couple

‘When this is over, I’ll let you pick the restaurant we dine at first. I promise I won’t complain, be picky, or be impatient if the food takes longer.’: Woman tells husband ‘let’s make the most with what we’ve got’

“Date nights were our peace in the beautiful chaos of family life – our time, just you and me, together. Date nights reminded us our marriage was a priority, before being daddy and mommy. I miss the romance, break from the ordinary, and the routine too.”

‘Your grandma has spiked a fever.’ ‘The nursing home was hit with COVID-19. My fierce, stubborn 98-year-old Italian little woman of a Nana fell victim.’: Woman mourns grandma lost to Covid-19, ‘Today Nana left us and my heart is broken’

“Telling my Nana my life wasn’t going to be what she expected, as I’d met the person I intended to marry and it was not a ‘he,’ was the most difficult moment of my life. I watched her heart break in front of me, fully aware I was the cause. Years later, at my wedding, she looked at me and said, ‘The LGBTQ community is the happiest group of people I’ve ever been part of.’ Today, Nana left us. My heart is broken.”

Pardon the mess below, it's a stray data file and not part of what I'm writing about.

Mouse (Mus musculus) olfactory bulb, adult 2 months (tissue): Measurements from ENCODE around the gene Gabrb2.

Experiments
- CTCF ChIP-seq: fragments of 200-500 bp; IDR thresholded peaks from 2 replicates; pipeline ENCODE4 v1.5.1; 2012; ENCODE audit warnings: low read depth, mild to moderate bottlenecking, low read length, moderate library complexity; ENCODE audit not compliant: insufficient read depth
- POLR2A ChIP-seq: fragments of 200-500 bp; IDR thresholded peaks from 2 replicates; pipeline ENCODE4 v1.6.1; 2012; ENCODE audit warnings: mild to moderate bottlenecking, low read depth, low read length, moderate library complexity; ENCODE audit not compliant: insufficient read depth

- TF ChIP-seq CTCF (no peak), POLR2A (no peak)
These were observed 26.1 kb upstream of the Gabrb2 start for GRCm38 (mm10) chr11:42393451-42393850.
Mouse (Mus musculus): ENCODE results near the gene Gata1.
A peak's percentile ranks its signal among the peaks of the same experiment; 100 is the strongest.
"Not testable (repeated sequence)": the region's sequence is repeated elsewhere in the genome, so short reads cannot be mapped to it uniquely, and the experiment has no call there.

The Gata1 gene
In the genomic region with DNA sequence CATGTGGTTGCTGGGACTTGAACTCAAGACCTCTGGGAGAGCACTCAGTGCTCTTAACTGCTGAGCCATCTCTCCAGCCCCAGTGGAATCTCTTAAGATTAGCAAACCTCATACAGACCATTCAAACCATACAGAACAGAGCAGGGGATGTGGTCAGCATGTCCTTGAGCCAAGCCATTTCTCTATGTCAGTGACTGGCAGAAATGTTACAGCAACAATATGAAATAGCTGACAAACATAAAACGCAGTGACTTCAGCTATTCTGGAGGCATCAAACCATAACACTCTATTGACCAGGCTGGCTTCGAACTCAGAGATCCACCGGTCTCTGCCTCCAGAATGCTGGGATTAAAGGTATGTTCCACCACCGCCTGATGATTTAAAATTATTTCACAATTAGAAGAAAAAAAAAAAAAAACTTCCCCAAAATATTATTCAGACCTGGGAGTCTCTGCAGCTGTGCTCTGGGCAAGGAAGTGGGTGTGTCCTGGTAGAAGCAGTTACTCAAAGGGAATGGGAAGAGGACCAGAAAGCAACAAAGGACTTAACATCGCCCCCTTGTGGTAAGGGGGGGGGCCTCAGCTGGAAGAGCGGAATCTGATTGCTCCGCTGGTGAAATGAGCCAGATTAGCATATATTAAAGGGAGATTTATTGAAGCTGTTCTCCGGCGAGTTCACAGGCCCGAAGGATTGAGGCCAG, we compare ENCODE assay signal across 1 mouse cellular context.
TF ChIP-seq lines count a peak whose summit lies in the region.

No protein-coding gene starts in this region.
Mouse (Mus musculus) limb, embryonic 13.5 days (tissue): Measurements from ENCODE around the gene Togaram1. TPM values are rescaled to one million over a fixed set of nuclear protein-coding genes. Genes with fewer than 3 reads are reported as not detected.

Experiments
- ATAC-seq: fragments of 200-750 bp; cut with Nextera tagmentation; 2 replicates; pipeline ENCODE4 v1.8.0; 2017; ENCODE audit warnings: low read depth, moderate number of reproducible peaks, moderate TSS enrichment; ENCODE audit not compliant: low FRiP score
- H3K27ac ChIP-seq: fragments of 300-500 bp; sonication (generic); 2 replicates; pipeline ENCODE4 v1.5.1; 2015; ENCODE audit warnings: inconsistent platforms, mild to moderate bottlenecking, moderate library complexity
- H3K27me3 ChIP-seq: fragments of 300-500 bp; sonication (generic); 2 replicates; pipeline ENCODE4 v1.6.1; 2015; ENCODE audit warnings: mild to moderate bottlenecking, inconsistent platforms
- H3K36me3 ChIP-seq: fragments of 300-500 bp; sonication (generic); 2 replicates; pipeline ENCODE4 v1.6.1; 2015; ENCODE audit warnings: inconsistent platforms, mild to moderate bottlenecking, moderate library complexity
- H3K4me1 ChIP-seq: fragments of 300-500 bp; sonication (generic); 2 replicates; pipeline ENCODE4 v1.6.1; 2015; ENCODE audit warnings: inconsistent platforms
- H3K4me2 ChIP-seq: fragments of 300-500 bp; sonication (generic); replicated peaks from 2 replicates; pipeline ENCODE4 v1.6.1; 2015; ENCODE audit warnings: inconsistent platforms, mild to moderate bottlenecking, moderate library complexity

‘We have to cancel the wedding.’ In the midst of all the chaos, we thought, ‘What better place to start a marriage than inside our home?!’: Couple elope in living room after pandemic ruins wedding plans, ‘We wouldn’t have it any other way’

“Our RSVP count was 250 people. We looked forward to having everyone we love in one room. Due to the pandemic, we had to make the difficult decision to cancel. We were heartbroken. ‘Wait. We can postpone the wedding, but why postpone our marriage?’ This wasn’t what we planned, but now we wouldn’t have had it any other way.”

‘Valentine’s Day is living out of a laundry basket. It’s no cuddly bears, late dinner, and wondering, ‘Who left the milk on the counter?’: Woman shares candid reality of Valentine’s Day as a mom and wife, ‘There’s no place I’d rather be’

“He’d get home late from work with jewelry and a stuffed teddy bear. We’d spend hours getting dressed at our parents’ homes and act like we just ‘threw something on.’ We’d eat at a nice restaurant. It was cute. Today, he’ll work 9 hours, I’ll work 12. It’s a series of crazy, chaotic moments. It’s not eating dinner until 7 p.m. No cuddly bears or shiny jewelry. It’s living out of a laundry basket for days, and figuring out who’s going to the birthday party.”

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